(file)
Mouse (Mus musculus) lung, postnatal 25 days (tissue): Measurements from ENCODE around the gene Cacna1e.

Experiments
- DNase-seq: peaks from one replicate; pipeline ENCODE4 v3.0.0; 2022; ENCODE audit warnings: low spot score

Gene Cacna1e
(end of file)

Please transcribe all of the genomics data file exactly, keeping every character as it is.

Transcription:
Mouse (Mus musculus) lung, postnatal 25 days (tissue): Measurements from ENCODE around the gene Cacna1e.

Experiments
- DNase-seq: peaks from one replicate; pipeline ENCODE4 v3.0.0; 2022; ENCODE audit warnings: low spot score

Gene Cacna1e